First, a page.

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DeWine signs Biden Ohio ballot fix and foreign money ban he asked for in special session

Ohio Governor Mike DeWine (R) addresses a joint session in the Ohio House Chamber for his 2024 State Of The State address.
Daniel Konik
/
Statehouse News Bureau
Ohio Governor Mike DeWine (R) addresses a joint session in the Ohio House Chamber for his 2024 State Of The State address.

On Sunday, Gov. Mike DeWine signed the two bills that resulted from the special session that he called for. One bill will change the state’s 90-day candidate certification deadline so President Biden will be on Ohio’s fall ballot and the other will ban foreign nationals from contributing to ballot issue campaigns.

Some Republicans broke with the supermajority in voting against House Bill 1.

Republicans wanted the ban on contributions from foreign nationals in ballot issue campaigns following the passage of November's abortion access amendment. Among the groups that contributed to that effort was the Sixteen Thirty Fund, a progressive dark money group which has received donations from a Swiss billionaire. The Sixteen Thirty Fund has contributed $550,000 toward Citizens Not Politicians, the group working to put an overhaul of redistricting on this fall's ballot.

But HB 1 was amended in the House to include permanent lawful US residents, also known as green card holders, in the ban on contributions from foreign nationals. Rep. Bill Seitz (R-Cincinnati), the sponsor of HB 1, had objected, saying green card holders have not been defined as foreign nationals in federal law and that "we are inviting the undoing of all of the otherwise good work that we are doing."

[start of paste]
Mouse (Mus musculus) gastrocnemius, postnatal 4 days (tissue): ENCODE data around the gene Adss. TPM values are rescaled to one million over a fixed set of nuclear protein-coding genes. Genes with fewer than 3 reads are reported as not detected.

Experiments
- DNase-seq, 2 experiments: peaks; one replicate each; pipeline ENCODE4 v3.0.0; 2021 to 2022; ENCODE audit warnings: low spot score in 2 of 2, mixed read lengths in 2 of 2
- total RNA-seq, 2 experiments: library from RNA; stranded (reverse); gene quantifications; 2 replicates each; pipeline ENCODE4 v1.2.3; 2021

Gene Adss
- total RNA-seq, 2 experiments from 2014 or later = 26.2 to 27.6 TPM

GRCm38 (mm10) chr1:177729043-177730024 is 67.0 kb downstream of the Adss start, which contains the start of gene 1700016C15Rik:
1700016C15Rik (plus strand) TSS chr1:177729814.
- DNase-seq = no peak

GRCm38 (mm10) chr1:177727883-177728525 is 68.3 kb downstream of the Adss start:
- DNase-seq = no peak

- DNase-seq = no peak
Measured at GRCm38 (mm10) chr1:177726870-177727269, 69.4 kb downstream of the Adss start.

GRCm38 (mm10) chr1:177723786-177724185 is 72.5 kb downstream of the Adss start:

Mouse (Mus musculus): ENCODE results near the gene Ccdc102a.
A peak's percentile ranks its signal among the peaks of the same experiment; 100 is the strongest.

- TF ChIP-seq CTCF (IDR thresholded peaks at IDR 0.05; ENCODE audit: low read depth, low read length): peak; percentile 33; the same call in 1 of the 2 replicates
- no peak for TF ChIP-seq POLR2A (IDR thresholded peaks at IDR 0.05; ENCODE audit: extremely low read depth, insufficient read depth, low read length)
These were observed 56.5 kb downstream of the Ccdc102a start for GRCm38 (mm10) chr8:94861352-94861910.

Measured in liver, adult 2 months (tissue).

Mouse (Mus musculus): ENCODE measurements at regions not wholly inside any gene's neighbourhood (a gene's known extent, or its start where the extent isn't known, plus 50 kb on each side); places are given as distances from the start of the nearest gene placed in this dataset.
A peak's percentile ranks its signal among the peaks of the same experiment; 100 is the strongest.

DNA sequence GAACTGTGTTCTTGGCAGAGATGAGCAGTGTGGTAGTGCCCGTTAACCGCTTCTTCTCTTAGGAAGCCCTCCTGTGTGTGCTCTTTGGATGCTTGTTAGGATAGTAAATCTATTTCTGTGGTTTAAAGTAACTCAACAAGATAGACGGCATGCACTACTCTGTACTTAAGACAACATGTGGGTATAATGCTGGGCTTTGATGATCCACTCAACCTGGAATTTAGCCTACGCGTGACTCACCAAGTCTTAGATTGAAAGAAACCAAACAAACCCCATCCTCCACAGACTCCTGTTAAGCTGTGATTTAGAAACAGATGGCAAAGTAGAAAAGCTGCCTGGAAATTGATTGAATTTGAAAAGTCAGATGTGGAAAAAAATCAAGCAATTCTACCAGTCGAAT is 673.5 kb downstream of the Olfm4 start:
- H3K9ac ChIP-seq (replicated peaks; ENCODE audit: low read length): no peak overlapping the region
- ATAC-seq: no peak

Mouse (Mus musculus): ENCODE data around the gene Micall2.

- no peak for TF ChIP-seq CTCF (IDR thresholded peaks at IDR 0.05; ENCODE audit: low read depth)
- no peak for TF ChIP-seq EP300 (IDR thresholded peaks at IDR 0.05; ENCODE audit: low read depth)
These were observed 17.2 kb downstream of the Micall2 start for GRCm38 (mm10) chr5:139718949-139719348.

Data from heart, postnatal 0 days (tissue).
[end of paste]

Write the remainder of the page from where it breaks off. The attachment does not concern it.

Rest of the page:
Sen. Niraj Antani (R-Miamisburg) said it’s longstanding case law that those permanent lawful residents have the right to donate to candidates and campaigns.

"Democrats want this in this bill so they can sue over it to get it struck down," Antani said. “That is going to get sued over in this bill. And the entire thing is going to get struck down because we as the legislature are overreaching.

The addition of green card holders to the ban that Democrats already opposed put Senate Minority Leader Nickie Antonio (D-Lakewood) in the unusual position of agreeing with Antani and Seitz.

“I do believe that the bill will be questioned and whether or not it is constitutional to be able to have it including that language in it," Antonio said.

All Democrats voted against HB 1, which they said put too much enforcement power with the attorney general, a partisan elected official. And they noted it doesn't address dark money from all sources, and they say instead, it seeks to put up obstacles for the redistricting ballot issue this fall.

'It seems as though the only time we act is to change the rules of the game to benefit power-hungry politicians that are up against the will of the voters," said Rep. Bride Rose Sweeney (D-Westlake) in the House floor debate.